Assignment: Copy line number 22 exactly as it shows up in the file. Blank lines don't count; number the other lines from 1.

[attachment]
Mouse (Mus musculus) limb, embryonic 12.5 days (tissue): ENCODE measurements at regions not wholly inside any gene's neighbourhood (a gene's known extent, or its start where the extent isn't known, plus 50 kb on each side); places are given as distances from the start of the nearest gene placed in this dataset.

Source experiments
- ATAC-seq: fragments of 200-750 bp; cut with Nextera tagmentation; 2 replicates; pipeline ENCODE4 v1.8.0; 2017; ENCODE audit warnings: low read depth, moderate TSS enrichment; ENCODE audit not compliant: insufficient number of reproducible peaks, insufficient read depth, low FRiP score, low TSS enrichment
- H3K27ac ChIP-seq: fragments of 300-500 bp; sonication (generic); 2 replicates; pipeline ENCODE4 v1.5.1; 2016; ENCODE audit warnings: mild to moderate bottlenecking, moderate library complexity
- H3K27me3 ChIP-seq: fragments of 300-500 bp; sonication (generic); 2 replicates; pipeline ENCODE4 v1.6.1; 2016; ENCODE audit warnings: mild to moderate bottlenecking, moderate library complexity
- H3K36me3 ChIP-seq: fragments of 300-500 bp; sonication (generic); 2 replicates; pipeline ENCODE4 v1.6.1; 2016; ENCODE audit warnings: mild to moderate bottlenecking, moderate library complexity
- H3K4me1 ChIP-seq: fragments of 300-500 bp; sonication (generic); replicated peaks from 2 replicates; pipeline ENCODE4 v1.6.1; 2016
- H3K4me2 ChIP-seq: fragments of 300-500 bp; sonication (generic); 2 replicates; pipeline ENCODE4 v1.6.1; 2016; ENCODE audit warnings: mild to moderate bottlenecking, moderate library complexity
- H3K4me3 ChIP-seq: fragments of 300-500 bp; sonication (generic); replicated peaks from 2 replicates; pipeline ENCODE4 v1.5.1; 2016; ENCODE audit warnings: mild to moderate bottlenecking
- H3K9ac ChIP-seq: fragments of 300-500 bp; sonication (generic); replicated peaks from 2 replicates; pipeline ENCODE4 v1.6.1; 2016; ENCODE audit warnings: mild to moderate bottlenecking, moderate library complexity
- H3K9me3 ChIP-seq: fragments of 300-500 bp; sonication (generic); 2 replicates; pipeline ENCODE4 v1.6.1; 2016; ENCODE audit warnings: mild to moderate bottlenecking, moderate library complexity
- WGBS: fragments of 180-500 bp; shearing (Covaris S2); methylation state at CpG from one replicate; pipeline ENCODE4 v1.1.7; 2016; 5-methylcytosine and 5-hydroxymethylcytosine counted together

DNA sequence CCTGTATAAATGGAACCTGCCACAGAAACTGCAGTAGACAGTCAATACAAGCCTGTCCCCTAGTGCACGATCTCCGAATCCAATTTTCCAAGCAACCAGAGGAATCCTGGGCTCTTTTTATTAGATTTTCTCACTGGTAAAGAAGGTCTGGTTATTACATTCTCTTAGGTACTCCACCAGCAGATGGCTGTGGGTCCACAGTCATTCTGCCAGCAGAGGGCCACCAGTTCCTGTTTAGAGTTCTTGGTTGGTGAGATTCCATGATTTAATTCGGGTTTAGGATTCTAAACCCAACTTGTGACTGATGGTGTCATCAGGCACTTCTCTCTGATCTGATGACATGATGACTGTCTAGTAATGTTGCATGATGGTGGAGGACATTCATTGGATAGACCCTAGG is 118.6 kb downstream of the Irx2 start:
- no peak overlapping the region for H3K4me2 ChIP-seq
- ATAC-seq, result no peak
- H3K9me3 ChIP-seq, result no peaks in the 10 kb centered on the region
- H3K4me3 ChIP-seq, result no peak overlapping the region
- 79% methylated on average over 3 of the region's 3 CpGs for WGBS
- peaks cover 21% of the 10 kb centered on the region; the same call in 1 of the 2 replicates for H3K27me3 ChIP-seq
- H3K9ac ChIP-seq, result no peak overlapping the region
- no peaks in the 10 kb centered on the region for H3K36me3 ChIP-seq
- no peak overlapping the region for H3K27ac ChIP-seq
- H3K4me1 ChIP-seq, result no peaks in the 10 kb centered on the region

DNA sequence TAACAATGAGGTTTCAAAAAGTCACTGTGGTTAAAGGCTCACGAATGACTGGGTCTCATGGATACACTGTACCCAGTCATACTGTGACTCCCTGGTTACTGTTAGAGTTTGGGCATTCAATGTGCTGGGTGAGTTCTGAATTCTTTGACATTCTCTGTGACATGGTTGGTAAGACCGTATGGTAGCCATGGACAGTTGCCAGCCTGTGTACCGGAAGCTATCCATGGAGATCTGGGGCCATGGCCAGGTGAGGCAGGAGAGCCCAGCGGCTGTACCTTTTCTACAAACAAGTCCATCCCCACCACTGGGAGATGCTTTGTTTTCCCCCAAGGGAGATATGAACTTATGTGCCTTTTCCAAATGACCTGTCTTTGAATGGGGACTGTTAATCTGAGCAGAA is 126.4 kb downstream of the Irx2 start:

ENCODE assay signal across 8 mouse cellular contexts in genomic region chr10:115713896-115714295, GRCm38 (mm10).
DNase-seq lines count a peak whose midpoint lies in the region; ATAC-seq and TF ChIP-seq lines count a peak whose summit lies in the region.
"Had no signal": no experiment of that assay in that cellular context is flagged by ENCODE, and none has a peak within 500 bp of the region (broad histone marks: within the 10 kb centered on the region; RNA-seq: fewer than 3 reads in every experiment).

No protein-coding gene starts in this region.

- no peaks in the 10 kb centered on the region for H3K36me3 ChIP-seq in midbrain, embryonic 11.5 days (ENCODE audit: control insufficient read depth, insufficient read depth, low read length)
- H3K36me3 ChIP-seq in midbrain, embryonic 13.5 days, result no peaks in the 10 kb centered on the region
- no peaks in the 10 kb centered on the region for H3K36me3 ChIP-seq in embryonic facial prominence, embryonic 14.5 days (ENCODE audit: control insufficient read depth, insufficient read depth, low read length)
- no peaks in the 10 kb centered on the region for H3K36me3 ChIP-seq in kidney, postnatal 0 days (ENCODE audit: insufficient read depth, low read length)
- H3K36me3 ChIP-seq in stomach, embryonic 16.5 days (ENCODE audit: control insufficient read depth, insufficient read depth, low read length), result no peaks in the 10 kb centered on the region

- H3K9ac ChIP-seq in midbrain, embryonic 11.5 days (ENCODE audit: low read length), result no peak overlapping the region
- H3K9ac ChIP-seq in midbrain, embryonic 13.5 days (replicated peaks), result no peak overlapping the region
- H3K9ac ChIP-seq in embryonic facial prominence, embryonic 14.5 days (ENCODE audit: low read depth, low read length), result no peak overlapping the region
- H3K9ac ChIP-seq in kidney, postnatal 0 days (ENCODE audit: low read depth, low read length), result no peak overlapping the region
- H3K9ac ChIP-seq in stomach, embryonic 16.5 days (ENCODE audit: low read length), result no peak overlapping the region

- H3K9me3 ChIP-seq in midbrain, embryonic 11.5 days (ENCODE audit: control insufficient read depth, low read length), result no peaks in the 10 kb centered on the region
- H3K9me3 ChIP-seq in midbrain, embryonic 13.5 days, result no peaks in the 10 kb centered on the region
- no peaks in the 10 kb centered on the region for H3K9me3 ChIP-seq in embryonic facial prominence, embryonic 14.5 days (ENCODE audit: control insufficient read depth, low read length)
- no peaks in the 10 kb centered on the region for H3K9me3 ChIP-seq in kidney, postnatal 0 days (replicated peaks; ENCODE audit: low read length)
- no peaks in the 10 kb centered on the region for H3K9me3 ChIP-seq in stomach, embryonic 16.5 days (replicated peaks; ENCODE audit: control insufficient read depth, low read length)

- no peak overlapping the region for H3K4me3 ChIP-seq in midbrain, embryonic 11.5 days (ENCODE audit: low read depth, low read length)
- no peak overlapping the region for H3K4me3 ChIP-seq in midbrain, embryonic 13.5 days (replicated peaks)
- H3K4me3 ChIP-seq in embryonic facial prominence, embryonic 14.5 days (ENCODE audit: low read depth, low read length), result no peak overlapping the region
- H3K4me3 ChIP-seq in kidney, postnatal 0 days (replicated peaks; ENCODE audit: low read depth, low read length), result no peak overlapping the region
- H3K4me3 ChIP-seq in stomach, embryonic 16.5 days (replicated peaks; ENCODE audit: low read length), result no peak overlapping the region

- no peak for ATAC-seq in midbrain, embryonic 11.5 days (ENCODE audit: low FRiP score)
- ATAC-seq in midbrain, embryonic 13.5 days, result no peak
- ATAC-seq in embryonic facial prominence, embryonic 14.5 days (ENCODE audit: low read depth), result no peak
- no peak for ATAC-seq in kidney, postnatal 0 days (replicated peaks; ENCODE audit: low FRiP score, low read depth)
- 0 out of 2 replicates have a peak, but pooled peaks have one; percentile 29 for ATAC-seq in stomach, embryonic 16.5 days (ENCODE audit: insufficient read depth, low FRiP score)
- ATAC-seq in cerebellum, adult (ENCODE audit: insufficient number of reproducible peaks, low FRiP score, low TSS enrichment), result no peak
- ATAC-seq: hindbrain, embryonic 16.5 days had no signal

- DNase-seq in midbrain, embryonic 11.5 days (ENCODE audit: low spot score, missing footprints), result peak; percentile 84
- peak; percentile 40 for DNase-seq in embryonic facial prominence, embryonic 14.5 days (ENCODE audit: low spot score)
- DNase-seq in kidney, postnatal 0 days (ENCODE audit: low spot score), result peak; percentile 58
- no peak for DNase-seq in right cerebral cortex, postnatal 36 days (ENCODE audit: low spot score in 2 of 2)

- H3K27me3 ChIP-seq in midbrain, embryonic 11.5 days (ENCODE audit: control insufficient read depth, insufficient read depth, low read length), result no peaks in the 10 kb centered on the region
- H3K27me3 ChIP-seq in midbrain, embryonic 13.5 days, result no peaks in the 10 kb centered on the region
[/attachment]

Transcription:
- no peak overlapping the region for H3K27ac ChIP-seq